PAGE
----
Access by Design integrates concerns for usability, accessibility, and universal design into a design methodology—universal usability. Human-computer interaction pioneer Ben Shneiderman defines universal usability as “enabling all citizens to succeed using communication and information technology in their tasks.” My goal in writing Access by Design was to provide practicing user experience professionals with a toolkit for achieving universal usability on the web.

As with Web Style Guide, the complete text and illustrations from Access by Design is online, along with additional resources to support further exploration and understanding.

New York Times article on web accessibility

Photo from office window with brick wall obstructing the view
The view from the window in my old office, obstructed by a free-standing brick wall

 

In the spring of 2002 I had an idea for an article. For several years I had inhabited an office in Berry Library at Dartmouth College. The office was nice—large window, high ceiling, new construction. But outside the window was a brick freestanding wall that obstructed my view. I tried not to let it rankle me, but every time I had a visitor she or he would make some comment like, “Nice view.” Thanks.

I heard through some source that the wall had to be that height—something to do with the golden ratio and classic proportions. But the reality is that every window on the first floor of the north facing side of the building looks out on brick instead of the beautiful New Hampshire landscape. And to top it off, the wall is purely aesthetic—it has no structural purpose.

At the time I was getting more involved in web accessibility. I found myself arguing against elements, such as Flash and dropdown menus, that were unnecessary and could potentially create barriers.

That’s when I finally found a purpose for the wall outside my window. I could use it as an illustration of how design decisions can result in unnecessary barriers. No one who visited my office ever praised the wall or saw its value despite the drawbacks. If I created a parallel using this unnecessary and obstructive wall, perhaps people would arrive at the same conclusion about barriers on the web.

The idea had traction. I wrote a rough draft and pitched it to an editor at the New York Times who had given Web Style Guide a favorable review. She connected me with the editor of the New Economy column and I was off to the races. The article, New Economy; Eye-popping graphics can spice up Web sites, but they also create barriers, was published in paper and online on June 10, 2002.

This article is one of my proudest accomplishments. The writing came together nicely and went out to a broad readership. I was able to raise awareness of the barriers facing people with disabilities at a time when web accessibility concerns were not well or widely understood.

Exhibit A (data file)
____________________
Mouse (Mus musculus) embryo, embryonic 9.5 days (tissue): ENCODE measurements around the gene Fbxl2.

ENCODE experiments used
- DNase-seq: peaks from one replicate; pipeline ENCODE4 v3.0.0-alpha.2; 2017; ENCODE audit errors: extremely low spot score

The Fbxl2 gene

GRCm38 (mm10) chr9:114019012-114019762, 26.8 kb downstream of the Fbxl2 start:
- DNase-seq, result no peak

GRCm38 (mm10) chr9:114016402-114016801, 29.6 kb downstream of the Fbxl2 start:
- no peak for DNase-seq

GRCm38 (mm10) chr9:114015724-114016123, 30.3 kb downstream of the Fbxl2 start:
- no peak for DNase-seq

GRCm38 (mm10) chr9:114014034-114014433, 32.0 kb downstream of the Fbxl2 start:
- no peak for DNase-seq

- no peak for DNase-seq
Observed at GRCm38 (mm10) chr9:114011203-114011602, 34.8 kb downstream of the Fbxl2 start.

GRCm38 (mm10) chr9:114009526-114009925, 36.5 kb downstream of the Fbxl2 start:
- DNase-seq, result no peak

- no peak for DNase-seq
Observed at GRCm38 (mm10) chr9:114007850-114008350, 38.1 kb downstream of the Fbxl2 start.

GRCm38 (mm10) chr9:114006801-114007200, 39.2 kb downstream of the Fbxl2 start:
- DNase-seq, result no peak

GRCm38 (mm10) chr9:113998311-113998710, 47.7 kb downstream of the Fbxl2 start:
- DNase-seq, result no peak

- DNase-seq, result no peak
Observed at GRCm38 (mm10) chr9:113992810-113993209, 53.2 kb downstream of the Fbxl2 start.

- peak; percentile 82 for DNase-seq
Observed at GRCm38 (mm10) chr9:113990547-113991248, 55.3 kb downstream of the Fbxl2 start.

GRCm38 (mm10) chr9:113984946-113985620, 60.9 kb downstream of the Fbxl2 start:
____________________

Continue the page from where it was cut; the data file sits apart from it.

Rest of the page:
Web Style Guide

Web Style Guide book cover

The first version of Web Style Guide was a web site called the Yale C/AIM Web Style Guide, posted in 1993, just as the world outside computing and academia began to notice the new medium and the Internet in general. The early web was sorely lacking in aesthetics but exploding with potential. Web Style Guide provided much-needed guidance on structure and design based on several decades’ worth of experience with print, hypermedia, and multimedia design and authoring.

In 1997 my co-author, Patrick Lynch, and I updated the Web Style Guide site to reflect the maturing design trends and changes in web technology. This was a time of significant progress in visual design and interface sophistication, but at the cost of standardization and accessibility.

In 1999 we produced the first print edition of Web Style Guide. The web site had gained a significant following as more and more organizations turned to the web as their primary means of communication. People with little or no background in design were assigned the responsibility for web site development, and they looked to Web Style Guide for calm, reassuring, and practical guidance.

Since its inception as a web site in 1993 and into its third edition, Web Style Guide has presented solid design advice based on classic design principles.  In the second edition we focused on solid design practices, acknowledging the growing attention to web standards and accessibility. In the third edition we were able to move away from issues like cross-platform compatibility and adaptation for people with disabilities, and instead provide solid planning, design, and editorial guidance for a more stable, accessible, and sustainable web site.

Web Style Guide is a classic. It has been translated into more than eight languages, and is commonly used as a course text for web design classes. Despite the availability of a book version of the guide, we deliberately chose to continue to make the web site materials freely available.

Screenshot of Web Style Guide page

“A style guide for the interface with real long-run value, showing us deep principles of design rather than simply fashion and technology.”
—Edward R. Tufte

“An Elements of Style for Webmasters.”
—J. D. Biersdorfer, New York Times, Circuits Section

“At last a book on the design of web sites with the viewer in mind. Non-technical, yet informative and lively: it delights as it informs.”
—Donald A. Norman, The Nielsen Norman Group